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Thursday, June 6, 2013
SFF Review: Blackfish (Gabriela Cowperthwaite, 2013)
During our lifetimes many of us will visit a marine park and marvel in awe at the common main attraction – the seemingly harmonious interaction between 8,000-pound plus orcas or “killer whales” and their human trainers. Blackfish, directed brilliantly by Gabriela Cowperthwaite, is a captivating and harrowing documentary investigation into the fascinating nature of the orca – their supreme intelligence and development of different languages, their open water gracefulness and clinical hunting abilities – and the cruel mistreatment of those kept in captivity and trained for human amusement. Also examined are the indecencies of the marine park industry and the decades of incidents, manipulated to hide the truth and keep the business afloat. We see the devastating consequences of human exploitation and greed, with nature the executor of revenge.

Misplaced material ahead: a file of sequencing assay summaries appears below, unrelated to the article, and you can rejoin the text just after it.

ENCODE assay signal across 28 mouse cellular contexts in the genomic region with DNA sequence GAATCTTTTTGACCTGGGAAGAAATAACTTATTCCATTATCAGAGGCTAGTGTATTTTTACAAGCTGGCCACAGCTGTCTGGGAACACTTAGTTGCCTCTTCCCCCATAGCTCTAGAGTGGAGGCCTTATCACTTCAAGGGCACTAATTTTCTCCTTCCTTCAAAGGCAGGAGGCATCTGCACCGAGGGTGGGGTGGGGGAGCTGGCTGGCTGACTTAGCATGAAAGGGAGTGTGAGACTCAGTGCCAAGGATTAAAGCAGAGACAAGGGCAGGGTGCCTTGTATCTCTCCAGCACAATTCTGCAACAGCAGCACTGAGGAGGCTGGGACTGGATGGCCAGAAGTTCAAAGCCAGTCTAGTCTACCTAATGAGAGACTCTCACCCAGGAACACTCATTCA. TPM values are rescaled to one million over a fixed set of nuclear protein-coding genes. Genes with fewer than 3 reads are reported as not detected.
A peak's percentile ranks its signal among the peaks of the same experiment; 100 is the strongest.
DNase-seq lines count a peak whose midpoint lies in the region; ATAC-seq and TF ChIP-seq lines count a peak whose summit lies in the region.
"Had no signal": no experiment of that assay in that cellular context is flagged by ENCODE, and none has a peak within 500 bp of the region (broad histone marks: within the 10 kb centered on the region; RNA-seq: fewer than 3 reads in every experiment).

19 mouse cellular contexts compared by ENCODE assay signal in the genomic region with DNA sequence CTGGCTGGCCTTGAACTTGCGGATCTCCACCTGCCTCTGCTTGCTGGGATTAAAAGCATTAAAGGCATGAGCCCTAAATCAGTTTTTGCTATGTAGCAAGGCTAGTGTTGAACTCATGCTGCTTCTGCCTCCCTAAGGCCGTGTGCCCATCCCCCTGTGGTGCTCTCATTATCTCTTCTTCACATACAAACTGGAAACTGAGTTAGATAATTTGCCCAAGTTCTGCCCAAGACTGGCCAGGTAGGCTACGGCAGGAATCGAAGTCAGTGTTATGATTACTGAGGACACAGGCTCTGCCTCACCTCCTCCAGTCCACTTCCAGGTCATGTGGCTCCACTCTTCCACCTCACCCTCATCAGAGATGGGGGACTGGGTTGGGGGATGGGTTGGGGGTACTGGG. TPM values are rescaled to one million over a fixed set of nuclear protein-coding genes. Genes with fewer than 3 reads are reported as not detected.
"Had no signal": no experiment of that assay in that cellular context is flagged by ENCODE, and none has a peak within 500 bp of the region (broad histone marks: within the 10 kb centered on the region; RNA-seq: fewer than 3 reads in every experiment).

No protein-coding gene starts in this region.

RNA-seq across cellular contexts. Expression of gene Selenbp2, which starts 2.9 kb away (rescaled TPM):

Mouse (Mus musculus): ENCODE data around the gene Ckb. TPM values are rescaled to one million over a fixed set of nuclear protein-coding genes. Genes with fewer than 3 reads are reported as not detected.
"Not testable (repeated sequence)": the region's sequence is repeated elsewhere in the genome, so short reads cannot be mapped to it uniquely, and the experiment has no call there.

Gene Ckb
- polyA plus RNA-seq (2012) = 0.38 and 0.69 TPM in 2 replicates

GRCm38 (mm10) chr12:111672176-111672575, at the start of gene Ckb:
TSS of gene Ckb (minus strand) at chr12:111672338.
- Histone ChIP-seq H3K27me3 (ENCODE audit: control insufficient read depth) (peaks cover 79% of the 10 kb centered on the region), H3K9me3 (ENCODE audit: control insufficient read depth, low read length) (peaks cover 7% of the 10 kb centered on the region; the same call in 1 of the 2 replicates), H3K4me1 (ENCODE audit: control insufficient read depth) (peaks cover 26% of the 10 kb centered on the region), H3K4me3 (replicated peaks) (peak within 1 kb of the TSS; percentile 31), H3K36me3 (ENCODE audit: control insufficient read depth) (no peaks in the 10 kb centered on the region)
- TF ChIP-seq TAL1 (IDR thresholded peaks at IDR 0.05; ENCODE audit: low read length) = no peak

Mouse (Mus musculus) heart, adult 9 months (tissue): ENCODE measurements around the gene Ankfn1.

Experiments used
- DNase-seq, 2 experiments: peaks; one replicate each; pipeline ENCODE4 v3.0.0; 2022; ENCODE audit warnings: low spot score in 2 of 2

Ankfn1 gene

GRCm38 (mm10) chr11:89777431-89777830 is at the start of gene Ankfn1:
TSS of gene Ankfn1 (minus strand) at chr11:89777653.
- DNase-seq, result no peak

Concisely structured, thoroughly researched and powerfully argued, Blackfish plays out like a thriller, with an especially troubled soul at the core. We broadly track different branches of the industry – orca hunting and transportation, corporate emphasis on profits over the wellbeing of the animals and safety of the trainers, and the enthusiasm-come-disillusionment of park employees – through the decade-spanning life Sea World Orlando’s largest male, Tilikum. Eventually deemed responsible for the tragic death of experienced trainer Dawn Brancheau in 2010, Tilikum’s life has been a rough one.